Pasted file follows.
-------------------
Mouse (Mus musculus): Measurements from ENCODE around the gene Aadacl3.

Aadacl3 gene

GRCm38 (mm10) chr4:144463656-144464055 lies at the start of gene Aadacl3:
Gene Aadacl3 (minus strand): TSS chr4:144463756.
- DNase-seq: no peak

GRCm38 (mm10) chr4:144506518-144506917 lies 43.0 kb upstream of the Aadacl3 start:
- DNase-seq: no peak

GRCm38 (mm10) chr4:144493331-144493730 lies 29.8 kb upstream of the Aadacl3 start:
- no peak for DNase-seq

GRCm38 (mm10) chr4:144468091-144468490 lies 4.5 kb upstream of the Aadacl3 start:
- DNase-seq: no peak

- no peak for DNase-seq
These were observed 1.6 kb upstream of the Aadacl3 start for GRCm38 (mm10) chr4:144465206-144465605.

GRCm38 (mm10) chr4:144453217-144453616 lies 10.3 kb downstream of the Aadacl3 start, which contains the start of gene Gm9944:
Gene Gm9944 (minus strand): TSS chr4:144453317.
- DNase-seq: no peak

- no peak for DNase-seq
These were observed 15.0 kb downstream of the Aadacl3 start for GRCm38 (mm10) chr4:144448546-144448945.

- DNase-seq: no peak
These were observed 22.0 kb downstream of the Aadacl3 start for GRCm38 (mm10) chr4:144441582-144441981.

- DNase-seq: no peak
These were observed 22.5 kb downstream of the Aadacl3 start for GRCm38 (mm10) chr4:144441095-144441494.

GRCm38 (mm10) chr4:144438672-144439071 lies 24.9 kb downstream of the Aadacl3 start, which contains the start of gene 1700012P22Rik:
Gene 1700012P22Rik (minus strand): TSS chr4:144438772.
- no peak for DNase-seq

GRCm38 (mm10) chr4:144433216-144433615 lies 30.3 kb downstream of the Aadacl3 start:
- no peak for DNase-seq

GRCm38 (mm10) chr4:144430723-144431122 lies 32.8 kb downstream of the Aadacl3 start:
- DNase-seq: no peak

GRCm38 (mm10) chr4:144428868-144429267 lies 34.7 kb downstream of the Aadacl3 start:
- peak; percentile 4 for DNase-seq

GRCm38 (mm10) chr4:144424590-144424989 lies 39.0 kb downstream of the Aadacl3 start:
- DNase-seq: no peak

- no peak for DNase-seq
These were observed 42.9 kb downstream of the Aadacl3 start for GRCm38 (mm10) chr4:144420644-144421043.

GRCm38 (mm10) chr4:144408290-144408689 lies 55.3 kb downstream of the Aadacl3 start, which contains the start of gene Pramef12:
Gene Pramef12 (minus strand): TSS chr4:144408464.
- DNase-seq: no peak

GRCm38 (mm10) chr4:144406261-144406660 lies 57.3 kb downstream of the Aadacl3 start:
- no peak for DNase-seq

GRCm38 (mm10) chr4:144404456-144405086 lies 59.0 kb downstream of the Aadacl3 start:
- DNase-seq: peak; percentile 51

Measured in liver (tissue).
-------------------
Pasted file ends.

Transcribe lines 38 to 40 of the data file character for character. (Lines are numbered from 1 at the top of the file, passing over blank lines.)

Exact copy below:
- DNase-seq: no peak

GRCm38 (mm10) chr4:144406261-144406660 lies 57.3 kb downstream of the Aadacl3 start:
- no peak for DNase-seq